What is the Philips 55PUS8601?
The 8600 series was announced at IFA last year but only started shipping right at the end of 2015, which was unfortunate although largely outside of Philips's control. The delays were mainly due to Android but at least Philips waited until the platform was stable, rather than just releasing TVs that simply didn't work. The 55-inch 55PUS8601 costs £1,699 as at the time of writing (February 2016) which reflects the TV's higher-end status but does put it up against discounted 2015 models from the major competition. So will the 8601 deliver enough features and performance to stand out in a rapidly changing landscape? Let's find out.
Connections & Control
Features & Specs
Aside from the Ultra HD 4K (3840 x 2160) 10-bit panel and the edge LED backlighting, the 8601 also includes Perfect Pixel Ultra HD picture processing, 1800Hz Perfect Motion Rate, Perfect Natural Motion, Micro Dimming Pro, Ultra Resolution and Bright Pro. Philips claim a peak brightness of 700 nits on the 8601 and they will be adding High Dynamic Range (HDR10) support via a firmware update in the near future. However, the 8601 doesn't support 3D which seems strange for a TV at this price point, even if the popularity of 3D in the home is rather limited these days.
The TV comes with the option of a wired or wireless connection and includes support for DLNA. It also includes 16GB of built-in memory although that can be expanded using USB storage for programme recording. The 8601 has an impressive level of file support with video playback for AVI, MKV, H264/MPEG-4, AVC, MPEG 1, MPEG 2, MPEG 4, WMV9/VX1 and HEVC; audio playback for AAC, MP3, WAV and WMA; and JPEG, BMP, GIF, JPS, PNG, PNS, BMS and MPO support for photos.
One of the reasons that Android has proved problematic initially is that some TV models just haven't had enough processing power but this isn't an issue with the 8601. It uses a Hex Core processor, so despite all the new features and the capabilities of the Android platform, the TV itself had no trouble keeping up. We like the Android layout and Philips have done a good job of integrating it with their existing services, creating a platform that is intuitive to navigate and responsive.
Picture Settings Out-of-the-Box
You can move the Sharpness control down to zero to avoid any ringing or unwanted edge enhancement and then go into the Advanced sub-menu. Here you can turn on the Game mode if necessary and also select a Colour Temperature of Warm. Under the Contrast sub-heading you can set the Brightness control to 49 and the Video Contrast (which most manufacturers just call Contrast) to 80 so as to avoid any clipping. We also left the Gamma at zero and turned off all the Contrast, Sharpness and Motion special features. All measurements were taken using a Klein K-10, CalMAN 5 and a Murideo Fresco Six-G pattern generator.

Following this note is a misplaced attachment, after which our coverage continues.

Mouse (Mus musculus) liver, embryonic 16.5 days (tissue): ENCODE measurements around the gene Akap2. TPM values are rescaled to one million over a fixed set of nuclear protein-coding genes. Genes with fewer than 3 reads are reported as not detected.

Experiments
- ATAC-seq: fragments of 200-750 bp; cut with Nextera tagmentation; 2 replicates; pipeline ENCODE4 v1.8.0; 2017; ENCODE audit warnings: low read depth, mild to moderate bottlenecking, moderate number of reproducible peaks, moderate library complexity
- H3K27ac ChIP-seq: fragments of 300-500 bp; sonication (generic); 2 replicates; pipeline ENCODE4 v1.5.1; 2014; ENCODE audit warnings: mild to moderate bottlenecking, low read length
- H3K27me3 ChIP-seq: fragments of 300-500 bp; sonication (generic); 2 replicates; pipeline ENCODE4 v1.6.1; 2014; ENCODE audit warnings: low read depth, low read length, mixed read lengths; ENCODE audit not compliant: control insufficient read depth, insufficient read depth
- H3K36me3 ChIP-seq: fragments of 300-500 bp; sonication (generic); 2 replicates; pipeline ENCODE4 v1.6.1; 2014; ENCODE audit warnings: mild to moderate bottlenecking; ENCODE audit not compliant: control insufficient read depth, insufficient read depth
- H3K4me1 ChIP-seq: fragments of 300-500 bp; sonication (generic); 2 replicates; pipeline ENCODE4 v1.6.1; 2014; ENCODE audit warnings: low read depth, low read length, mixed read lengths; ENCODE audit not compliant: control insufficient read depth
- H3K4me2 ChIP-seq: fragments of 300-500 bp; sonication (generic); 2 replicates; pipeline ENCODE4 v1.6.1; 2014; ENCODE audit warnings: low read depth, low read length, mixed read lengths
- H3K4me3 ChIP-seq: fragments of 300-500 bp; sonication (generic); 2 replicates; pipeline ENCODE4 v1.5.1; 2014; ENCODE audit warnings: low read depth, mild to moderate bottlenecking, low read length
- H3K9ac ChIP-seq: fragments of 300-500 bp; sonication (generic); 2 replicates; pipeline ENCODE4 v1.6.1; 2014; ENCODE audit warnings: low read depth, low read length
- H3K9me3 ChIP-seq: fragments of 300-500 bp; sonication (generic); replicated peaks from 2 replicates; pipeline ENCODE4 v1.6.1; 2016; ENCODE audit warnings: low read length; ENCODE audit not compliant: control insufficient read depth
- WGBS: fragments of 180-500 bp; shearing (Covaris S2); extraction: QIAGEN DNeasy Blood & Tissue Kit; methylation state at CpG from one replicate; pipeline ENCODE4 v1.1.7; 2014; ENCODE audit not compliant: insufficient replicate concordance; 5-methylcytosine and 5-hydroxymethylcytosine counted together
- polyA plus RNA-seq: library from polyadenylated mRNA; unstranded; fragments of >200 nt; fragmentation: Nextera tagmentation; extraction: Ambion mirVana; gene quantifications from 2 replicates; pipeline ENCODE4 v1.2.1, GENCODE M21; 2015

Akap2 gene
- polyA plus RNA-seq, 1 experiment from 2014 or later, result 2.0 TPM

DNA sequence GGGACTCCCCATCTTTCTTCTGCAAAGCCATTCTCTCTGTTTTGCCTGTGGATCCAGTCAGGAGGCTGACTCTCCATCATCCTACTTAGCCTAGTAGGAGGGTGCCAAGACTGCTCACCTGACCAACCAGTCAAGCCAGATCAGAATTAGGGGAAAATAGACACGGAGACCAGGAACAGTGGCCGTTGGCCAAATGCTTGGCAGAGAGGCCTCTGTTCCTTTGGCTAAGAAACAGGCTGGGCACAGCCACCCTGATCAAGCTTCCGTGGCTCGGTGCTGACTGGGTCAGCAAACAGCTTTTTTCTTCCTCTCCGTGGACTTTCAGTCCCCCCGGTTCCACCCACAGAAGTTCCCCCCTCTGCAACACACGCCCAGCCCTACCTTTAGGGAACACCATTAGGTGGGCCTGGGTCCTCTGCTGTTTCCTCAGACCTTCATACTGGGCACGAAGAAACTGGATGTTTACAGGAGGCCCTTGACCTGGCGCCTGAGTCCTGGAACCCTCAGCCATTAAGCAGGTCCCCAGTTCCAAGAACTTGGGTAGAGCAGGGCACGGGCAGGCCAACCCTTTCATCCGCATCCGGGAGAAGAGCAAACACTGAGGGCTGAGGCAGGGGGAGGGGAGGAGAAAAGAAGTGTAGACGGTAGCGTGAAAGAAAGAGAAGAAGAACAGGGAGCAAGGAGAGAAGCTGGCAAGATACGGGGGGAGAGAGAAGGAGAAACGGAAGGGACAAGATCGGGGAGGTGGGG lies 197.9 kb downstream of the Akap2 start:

Philips 55PUS8601 Picture Settings
Picture Settings Calibrated
As already mentioned the greyscale and colour performance was also very good and although the calibration controls are limited, the out-of-the-box settings delivered suitably accurate measurements. The 8601 also tracked very well at different saturation points and only an inconsistent gamma was worthy of criticism. However the native colour space was also a disappointment, measuring only 81% of DCI-P3, limiting the TV's future performance. The same goes for the HDMI inputs, which we were able to check using our Murideo Fresco Six-G video generator. These features are important not only because the nature of television is changing but also because TVs in a similar price bracket do offer this level of future-proofing. Despite these limitations, with content that we currently watch (and will be watching for years to come) the images had a natural appearance, with accurate colours, decent blacks and plenty of detail. The video processing was also excellent, upscaling all lower resolution content to match the native resolution of the panel.
The motion handling was surprisingly good for an LCD TV, although as with all Philips TVs there's a host of frame interpolation features that need to be avoided. The same is true of the various contrast and sharpness features but once you turn this unnecessary processing off (and thankfully the ISF modes will do most of that for you) the result is an impressive looking image. The better the source the better the picture, but even with standard definition content like TV broadcasts and DVD, the picture was perfectly watchable. When it came to high definition broadcasts the 8601 could deliver some lovely looking images and any artefacts were the fault of the broadcast and not the TV. Once we moved onto Blu-ray the results were even better, with the 8601 delivering a cracking picture from movies like Jurassic World and Tomorrowland. Finally we watched some 4K content and the Philips took full advantage of its higher resolution panel to deliver all the detail in the source content. The 8601 doesn't support 3D but assuming that isn't important to you, it can certainly deliver a great 2D picture.